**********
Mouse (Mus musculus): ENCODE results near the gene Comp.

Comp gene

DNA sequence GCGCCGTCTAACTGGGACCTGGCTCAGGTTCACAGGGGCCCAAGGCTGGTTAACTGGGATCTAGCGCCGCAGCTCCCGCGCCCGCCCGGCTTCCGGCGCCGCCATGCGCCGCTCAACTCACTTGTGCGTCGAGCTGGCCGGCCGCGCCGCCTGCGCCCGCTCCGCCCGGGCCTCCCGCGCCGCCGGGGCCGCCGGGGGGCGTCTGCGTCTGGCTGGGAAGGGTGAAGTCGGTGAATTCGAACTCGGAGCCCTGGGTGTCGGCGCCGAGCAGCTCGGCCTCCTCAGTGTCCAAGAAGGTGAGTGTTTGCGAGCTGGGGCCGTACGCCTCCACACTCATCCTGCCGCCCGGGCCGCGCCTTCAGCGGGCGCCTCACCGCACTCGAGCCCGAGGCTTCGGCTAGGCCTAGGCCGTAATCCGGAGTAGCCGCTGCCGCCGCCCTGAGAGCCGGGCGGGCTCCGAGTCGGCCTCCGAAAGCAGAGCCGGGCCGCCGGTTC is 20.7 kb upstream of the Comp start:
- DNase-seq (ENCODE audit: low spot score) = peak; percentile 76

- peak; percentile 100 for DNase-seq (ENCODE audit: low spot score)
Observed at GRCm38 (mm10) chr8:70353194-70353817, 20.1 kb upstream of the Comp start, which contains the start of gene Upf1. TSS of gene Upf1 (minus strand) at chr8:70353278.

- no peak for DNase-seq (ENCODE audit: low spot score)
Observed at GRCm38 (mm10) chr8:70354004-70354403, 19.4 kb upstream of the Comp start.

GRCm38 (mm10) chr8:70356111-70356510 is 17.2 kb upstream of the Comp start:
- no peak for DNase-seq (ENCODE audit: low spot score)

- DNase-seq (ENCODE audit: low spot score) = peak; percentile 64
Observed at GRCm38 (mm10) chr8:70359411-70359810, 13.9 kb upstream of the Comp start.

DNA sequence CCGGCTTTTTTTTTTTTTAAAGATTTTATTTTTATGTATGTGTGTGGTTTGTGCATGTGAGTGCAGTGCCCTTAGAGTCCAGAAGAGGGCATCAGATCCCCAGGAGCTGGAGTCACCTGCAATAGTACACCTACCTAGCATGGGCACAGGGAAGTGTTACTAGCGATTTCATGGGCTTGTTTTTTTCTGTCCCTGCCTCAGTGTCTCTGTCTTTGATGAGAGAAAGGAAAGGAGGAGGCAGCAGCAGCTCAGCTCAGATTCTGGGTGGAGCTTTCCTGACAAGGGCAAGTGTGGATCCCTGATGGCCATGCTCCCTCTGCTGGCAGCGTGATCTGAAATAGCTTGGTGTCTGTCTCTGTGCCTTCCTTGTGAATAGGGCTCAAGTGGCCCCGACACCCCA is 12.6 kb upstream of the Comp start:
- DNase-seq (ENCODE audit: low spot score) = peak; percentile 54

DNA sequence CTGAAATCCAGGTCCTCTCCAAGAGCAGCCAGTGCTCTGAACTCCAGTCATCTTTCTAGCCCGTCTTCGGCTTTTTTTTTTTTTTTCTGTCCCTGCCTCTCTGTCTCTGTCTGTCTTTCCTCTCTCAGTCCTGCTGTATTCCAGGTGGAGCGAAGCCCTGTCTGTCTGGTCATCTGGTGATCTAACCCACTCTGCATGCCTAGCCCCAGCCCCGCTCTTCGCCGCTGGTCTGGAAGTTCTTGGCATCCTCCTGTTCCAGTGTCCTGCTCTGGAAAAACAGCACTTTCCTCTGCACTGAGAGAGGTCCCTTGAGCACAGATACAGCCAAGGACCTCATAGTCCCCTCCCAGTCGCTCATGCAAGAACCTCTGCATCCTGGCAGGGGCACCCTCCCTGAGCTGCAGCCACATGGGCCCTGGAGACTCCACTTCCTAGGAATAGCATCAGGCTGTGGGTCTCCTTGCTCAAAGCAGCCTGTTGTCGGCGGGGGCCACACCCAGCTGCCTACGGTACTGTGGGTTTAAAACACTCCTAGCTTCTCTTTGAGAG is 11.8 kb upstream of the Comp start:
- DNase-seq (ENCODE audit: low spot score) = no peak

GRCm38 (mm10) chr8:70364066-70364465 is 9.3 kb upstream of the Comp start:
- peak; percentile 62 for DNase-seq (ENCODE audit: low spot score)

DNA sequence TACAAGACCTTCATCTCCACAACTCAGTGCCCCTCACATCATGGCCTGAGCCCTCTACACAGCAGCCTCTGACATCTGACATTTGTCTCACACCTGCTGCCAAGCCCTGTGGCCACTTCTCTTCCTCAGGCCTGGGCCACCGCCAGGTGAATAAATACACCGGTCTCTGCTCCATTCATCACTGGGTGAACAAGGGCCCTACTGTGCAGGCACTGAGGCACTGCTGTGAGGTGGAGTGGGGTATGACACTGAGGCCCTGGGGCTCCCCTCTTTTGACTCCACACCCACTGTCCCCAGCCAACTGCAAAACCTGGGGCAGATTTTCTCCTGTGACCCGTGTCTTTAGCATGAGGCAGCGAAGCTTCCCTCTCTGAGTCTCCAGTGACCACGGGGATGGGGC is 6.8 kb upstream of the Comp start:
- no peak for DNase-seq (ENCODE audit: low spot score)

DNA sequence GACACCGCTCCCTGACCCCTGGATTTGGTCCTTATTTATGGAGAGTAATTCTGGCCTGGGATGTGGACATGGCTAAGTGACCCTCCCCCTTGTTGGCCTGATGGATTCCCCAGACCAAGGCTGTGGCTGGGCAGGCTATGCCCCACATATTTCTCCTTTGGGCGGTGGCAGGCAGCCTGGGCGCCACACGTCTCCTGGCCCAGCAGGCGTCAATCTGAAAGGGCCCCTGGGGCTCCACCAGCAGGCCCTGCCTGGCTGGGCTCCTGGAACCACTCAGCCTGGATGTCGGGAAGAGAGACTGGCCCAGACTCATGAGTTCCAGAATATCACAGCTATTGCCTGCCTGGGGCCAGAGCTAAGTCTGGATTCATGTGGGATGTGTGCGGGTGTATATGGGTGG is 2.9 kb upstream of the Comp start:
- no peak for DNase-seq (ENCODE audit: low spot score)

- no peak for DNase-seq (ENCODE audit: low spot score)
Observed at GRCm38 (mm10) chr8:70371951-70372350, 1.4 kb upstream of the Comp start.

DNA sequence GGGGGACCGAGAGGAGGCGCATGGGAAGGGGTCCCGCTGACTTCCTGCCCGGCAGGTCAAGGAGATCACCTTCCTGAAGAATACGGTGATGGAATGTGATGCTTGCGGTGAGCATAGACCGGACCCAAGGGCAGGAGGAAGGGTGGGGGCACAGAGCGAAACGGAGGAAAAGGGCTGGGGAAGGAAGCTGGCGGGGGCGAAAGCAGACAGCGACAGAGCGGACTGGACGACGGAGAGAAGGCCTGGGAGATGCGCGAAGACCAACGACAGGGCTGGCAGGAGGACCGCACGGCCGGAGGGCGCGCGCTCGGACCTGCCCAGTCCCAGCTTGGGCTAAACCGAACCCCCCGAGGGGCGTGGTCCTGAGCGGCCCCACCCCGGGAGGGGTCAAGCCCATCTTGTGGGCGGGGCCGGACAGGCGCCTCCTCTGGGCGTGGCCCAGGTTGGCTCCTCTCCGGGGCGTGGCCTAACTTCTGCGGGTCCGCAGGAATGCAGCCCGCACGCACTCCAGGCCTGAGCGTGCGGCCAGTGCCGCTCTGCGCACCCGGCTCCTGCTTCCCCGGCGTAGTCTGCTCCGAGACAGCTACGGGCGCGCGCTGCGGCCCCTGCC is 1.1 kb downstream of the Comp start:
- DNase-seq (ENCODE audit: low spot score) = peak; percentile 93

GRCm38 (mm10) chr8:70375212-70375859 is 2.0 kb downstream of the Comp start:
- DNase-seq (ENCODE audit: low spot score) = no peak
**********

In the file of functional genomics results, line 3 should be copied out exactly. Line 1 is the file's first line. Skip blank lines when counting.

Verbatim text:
DNA sequence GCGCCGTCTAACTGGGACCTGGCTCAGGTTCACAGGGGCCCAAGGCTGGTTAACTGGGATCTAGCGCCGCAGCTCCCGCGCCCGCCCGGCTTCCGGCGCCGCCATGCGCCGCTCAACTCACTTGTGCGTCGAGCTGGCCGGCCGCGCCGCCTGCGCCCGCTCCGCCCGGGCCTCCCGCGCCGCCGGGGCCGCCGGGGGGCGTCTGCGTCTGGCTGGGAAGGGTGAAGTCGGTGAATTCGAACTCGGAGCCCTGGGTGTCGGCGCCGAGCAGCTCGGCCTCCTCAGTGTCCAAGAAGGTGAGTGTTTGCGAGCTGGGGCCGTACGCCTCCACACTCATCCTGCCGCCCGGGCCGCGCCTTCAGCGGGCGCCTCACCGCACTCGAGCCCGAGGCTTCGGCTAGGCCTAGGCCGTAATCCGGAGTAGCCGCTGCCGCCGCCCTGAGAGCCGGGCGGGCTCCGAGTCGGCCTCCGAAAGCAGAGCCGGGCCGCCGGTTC is 20.7 kb upstream of the Comp start: